By Henry Law
A train of sorrows moves along this page. Relief is found in drawing near to God, and meditating on His wondrous works. We may have the same sufferings. May we find the same rescue!
1. "I cried to God with my voice, even to God with my voice; and He gave ear to me."
Before the Psalmist delineates his grievous state, he openly avows the action of his soul, and the remedy obtained. His voice was uplifted in earnest and repeated cries to God. He sowed good seed, and reaped success. Happy would be our case, if we converted sufferings into prayers, and made them gates of heaven. Let this be our resolve. It will turn darkness into light.
2-4. "In the day of my trouble I sought the Lord; my sore ran in the night, and ceased not; my soul refused to be comforted. I remembered God, and was troubled; I complained, and my spirit was overwhelmed. You hold my eyes waking; I am so troubled that I cannot speak."
The days of the godly are often thus darkened. Troubles are needed, and therefore will be sent. But they excite the soul to seek after God. We have not a long road to travel. He always is by our side.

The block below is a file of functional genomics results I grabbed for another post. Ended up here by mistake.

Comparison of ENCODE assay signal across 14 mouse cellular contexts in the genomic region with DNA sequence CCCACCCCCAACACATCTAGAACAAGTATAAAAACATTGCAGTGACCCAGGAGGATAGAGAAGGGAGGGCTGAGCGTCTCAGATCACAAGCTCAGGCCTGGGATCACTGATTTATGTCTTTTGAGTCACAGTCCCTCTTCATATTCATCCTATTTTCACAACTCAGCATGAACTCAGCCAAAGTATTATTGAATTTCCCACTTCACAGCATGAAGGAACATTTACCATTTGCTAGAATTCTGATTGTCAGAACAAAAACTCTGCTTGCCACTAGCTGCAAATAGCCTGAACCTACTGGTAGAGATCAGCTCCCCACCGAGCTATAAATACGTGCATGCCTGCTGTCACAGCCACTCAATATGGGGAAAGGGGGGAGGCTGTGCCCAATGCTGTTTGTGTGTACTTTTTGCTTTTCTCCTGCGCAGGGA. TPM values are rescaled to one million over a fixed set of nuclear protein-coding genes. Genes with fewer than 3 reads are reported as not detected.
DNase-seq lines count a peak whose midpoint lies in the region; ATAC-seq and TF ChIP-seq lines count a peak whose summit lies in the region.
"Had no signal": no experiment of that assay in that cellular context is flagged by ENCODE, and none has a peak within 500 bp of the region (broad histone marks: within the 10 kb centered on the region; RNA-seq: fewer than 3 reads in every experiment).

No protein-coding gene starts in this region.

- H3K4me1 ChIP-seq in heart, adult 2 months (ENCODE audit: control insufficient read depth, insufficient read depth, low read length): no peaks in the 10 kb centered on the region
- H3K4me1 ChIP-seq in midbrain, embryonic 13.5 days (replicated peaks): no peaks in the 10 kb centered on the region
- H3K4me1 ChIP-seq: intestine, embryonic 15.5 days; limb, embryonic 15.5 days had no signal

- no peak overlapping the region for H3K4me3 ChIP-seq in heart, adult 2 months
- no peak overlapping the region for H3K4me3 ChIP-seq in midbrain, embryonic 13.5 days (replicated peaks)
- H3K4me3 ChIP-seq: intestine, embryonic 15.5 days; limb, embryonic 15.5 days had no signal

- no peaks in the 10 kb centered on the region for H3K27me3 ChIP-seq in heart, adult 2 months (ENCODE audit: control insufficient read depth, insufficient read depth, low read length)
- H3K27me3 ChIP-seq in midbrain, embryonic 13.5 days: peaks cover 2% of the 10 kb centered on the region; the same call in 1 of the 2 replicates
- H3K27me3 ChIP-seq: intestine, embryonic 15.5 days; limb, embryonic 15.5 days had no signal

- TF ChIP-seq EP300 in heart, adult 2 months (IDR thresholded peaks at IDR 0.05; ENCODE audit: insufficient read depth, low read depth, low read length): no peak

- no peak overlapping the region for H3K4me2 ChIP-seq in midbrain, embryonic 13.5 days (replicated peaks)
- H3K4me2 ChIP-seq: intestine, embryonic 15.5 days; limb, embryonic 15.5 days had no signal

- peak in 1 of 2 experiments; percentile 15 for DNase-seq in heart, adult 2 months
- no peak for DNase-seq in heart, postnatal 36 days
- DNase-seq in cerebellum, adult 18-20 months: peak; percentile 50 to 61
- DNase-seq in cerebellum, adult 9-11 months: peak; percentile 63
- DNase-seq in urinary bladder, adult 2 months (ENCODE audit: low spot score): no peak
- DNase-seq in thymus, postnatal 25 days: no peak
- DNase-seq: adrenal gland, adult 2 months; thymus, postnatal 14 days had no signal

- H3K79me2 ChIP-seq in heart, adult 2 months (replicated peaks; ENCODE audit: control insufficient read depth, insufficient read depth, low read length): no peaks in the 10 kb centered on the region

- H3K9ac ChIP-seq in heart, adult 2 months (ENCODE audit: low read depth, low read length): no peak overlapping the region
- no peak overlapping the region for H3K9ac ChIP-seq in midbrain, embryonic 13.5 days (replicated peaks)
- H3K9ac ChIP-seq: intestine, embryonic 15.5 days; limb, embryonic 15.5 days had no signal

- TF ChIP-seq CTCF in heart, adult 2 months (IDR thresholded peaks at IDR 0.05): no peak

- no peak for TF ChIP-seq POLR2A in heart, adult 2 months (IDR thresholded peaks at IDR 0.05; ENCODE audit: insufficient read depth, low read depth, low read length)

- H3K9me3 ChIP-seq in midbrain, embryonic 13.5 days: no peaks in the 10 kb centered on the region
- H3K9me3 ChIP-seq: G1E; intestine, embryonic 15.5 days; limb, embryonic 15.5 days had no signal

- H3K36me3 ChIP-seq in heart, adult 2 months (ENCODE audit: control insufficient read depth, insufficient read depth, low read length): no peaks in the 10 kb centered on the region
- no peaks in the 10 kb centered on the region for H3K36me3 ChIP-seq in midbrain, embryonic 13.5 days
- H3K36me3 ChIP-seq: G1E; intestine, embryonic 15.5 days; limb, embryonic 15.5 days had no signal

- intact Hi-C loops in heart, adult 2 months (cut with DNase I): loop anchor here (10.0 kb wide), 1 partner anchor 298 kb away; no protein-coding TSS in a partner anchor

The Psalmist's present trouble seemed to be exceedingly heavy. The spiritual pain gave anguish like wounds festering in the night. There was no relief. The usual methods of consolation failed. His case seemed to be hopeless. Even the thought of God brought not its usual joy. Doubts cast a veil over His ready smiles. No sleep gave soothing ease. Utterance refused to be the outlet of distress. He watched in silence; and in mute anguish mourned.